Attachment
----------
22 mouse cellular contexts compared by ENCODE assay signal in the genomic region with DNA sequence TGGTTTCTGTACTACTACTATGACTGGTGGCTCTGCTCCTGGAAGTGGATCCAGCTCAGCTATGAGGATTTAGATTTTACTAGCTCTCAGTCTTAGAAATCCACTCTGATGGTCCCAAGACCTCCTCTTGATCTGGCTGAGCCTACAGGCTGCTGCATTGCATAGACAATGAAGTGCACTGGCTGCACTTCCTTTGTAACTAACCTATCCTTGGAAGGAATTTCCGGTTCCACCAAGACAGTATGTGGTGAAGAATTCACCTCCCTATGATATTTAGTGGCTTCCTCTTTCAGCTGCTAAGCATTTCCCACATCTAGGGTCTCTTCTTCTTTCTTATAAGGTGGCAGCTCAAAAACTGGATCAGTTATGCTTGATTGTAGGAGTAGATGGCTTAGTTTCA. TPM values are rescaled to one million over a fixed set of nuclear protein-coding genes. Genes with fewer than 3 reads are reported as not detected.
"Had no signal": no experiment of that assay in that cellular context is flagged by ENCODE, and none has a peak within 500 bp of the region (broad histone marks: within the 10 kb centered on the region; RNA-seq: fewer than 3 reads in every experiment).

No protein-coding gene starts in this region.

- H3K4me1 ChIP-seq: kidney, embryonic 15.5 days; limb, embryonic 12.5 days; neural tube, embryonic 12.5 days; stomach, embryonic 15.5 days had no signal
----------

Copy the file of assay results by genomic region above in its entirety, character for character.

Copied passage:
22 mouse cellular contexts compared by ENCODE assay signal in the genomic region with DNA sequence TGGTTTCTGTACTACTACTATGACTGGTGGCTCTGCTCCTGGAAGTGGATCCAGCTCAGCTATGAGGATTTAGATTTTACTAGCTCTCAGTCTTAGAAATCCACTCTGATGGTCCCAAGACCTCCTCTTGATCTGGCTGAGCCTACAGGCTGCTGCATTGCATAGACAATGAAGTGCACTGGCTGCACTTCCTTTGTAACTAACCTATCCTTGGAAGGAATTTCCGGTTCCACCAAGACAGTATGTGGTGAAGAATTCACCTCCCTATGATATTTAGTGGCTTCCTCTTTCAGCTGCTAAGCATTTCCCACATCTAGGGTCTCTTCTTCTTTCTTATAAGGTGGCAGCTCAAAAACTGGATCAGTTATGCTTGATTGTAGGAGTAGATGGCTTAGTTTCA. TPM values are rescaled to one million over a fixed set of nuclear protein-coding genes. Genes with fewer than 3 reads are reported as not detected.
"Had no signal": no experiment of that assay in that cellular context is flagged by ENCODE, and none has a peak within 500 bp of the region (broad histone marks: within the 10 kb centered on the region; RNA-seq: fewer than 3 reads in every experiment).

No protein-coding gene starts in this region.

- H3K4me1 ChIP-seq: kidney, embryonic 15.5 days; limb, embryonic 12.5 days; neural tube, embryonic 12.5 days; stomach, embryonic 15.5 days had no signal